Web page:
The scenes on the cemetery bench where Ricky Gervais’ After Life character speaks with another widow will live on long after the TV series ends, Angela Mollard writes.
Oh how I love Ricky Gervais but, my goodness, in the new season of After Life he’s a miserable sod.
For six emotionally wrought episodes about a man (not) coping after the death of his wife, I wanted to alternately shake him by the collar of his soulless brown jacket and pull him into my arms.
His grief is so visceral it’s wrenching.
But through all the comedy — it is Gervais, after all — and the tears and the inclusion of Joni Mitchell’s Both Sides Now in a scene even more heartbreaking than Emma Thompson’s in Love Actually, there is hope. And like so often in both life and art, it’s delivered on a park bench.
It’s the scenes on the cemetery bench between Gervais’s character Tony and Anne, a fellow widow, which stay with you long after this final season closes.
Indeed, days after the heart mauling of After Life I’m still wondering if there’s any prop in our lives so prosaic yet so full of potential for grace and healing?
At once a mundane piece of municipal furniture, it’s the ordinariness of a park bench which makes it such a powerful emblem of humanity. Woven like tacking stitch around the edges of our parks, positioned in front of ocean views and lugged to the top of lookouts, these benches are less a backdrop to our lives than the centrepiece to so much of our storytelling.
Imagine the tales they could tell. The secrets, the tears, the confessions, the proposals. They are free therapy on legs, meditation without an app and a resting place for all, whether heartbroken or homeless.
How have we overlooked them for so long when they should be up there with museums and galleries and sculpture as an architectural triumph of civilisation?
Everyone has a park bench story because they offer communion either with ourselves, others or nature. Perfectly sized for one or two, they gift proximity — but not too much — and they’re elegantly designed to minimise confrontation.
Outward-looking and so often anchored in vistas that remind us of our insignificance, they invite reflection as much as conversation. They’re a pause rendered in wood. An anchor for the body and a sail for the imagination.
My grandmother loved them. Deaf from a young age, they allowed her to be in the world but not converse with it. Tired from lip-reading and the ongoing irritations of her hearing aid, she would tell me how much she loved just watching life, not participating in it. Park benches were her happy place.
Indeed, last Saturday after I finished with After Life I went on a long walk alone in the Yuragir National Park on the NSW north coast.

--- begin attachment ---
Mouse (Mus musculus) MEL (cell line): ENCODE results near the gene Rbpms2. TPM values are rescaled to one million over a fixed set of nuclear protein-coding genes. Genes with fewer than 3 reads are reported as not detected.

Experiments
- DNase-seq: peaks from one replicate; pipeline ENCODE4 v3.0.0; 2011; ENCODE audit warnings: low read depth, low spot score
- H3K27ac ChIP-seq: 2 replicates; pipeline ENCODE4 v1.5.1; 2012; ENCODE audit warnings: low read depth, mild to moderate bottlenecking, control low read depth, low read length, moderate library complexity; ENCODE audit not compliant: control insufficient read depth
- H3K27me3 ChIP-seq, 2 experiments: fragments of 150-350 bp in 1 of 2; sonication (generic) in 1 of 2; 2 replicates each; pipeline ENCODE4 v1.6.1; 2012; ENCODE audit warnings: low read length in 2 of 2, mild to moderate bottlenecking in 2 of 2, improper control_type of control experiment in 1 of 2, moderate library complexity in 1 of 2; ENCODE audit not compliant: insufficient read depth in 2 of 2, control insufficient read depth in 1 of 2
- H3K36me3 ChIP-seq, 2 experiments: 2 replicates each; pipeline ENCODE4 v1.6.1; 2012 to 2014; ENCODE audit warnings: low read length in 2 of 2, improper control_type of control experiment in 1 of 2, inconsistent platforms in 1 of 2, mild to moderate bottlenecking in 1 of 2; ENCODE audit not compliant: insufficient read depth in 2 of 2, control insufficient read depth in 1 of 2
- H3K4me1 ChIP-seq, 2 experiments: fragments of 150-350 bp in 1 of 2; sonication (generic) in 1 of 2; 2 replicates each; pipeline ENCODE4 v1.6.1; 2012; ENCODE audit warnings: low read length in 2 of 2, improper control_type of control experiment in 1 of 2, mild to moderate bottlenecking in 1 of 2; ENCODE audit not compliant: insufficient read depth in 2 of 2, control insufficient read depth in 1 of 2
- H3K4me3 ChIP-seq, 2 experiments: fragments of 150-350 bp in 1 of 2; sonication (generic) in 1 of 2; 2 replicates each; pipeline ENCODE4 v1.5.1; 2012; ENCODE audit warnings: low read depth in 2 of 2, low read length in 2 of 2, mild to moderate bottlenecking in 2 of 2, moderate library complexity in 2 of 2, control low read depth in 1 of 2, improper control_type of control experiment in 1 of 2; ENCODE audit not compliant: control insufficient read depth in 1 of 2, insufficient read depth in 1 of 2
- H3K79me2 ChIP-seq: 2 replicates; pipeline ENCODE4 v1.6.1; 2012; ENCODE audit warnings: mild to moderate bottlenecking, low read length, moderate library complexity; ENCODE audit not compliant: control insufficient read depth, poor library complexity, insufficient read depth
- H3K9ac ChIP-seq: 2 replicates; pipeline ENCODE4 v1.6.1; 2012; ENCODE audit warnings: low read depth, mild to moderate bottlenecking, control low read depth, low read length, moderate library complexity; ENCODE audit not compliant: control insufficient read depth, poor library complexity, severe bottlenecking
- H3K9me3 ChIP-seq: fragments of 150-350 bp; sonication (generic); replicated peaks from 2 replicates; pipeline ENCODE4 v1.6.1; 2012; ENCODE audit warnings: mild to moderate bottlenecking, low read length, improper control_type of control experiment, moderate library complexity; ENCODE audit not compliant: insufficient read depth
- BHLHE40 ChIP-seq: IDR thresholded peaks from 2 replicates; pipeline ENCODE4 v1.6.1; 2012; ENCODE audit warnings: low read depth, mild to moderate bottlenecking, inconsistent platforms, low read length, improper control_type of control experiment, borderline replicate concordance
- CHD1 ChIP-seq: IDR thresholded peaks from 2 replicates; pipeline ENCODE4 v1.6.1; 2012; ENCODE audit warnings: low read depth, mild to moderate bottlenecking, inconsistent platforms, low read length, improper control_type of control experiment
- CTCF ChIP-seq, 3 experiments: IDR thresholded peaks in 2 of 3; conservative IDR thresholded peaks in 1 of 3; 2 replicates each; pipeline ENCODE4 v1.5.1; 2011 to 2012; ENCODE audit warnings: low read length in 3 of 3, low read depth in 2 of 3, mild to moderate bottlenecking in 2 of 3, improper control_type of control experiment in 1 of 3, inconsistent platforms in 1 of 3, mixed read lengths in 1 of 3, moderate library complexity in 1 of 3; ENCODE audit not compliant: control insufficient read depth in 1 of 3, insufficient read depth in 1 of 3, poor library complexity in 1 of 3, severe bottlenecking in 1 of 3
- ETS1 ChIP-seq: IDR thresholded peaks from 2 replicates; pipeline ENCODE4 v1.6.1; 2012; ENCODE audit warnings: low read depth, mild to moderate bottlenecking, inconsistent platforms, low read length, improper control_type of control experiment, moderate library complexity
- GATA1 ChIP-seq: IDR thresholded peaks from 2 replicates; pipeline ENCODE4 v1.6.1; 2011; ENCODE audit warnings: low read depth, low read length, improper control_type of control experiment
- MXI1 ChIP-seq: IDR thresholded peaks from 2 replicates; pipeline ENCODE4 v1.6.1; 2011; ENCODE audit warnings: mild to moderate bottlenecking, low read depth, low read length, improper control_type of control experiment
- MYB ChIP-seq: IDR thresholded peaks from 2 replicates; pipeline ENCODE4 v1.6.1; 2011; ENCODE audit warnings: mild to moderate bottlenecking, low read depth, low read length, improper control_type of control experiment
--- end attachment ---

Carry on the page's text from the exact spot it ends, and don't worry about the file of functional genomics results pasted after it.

Rounding a corner thick with pandanus trees, I came out onto an open headland where a park bench overlooks the ocean.
Years ago, still bruised by marital breakdown I’d agreed to go on a date and my companion suggested we do the walk.
Sitting on that exact bench as whales breached in front of us, he revealed that his winning physical characteristic was “opposable thumbs”.
I laughed from a place of happiness I hadn’t accessed for a long time. When a group of fighter jets roared down the coast at that exact moment, he insisted he’d dialled them up for my delight.
Devised during Roman times when chairs were reserved for the elite — hence “chairman” — park benches were initially narrow in design so nobody could sleep on them.
In the 19th century they became mainstream but with iron handles and wooden slats they were designed, according to one urban architect, “to be just under relaxing”. Now ergonomic specialists in Italy have designed a version which cradles you in yoga-inspired exercises and “nourishes your para-sympathetic system”.
It’s the universality of park benches I love. The meeting place of spies, a sanctuary for breastfeeding mums, and a place in rest homes where the aged and ailing can spend their twilight years surrounded by loved ones.
Our cinema history would be bereft without them. Whether it’s Forrest Gump telling his life story to fellow bench dwellers or young Sam in Love Actually confessing to his dad that he is suffering from the “total agony” of being in love or Julia Roberts reclining in Hugh Grant’s lap in Notting Hill, the humble bench deserves annotation in the credits.
At least the bench which features in Good Will Hunting has become a shrine to the late Robin Williams.
The setting for Williams’s inspirational speech to Matt Damon’s Will — “you’re just a kid … you can’t tell me what it feels like to wake up next to a woman and be truly happy” — the bench in Boston Public Gardens became a memorial where fans chalked lines from his movies on the surrounding path.
While After Life has reached its final season it will endure as more than just a funny and poignant illustration of grief.
In recognition of the part played by the park bench, Netflix has paired with CALM, a charity that ‘Campaigns Against Living Miserably’ and donated dozens of benches engraved with three words: “Hope is Everything.”
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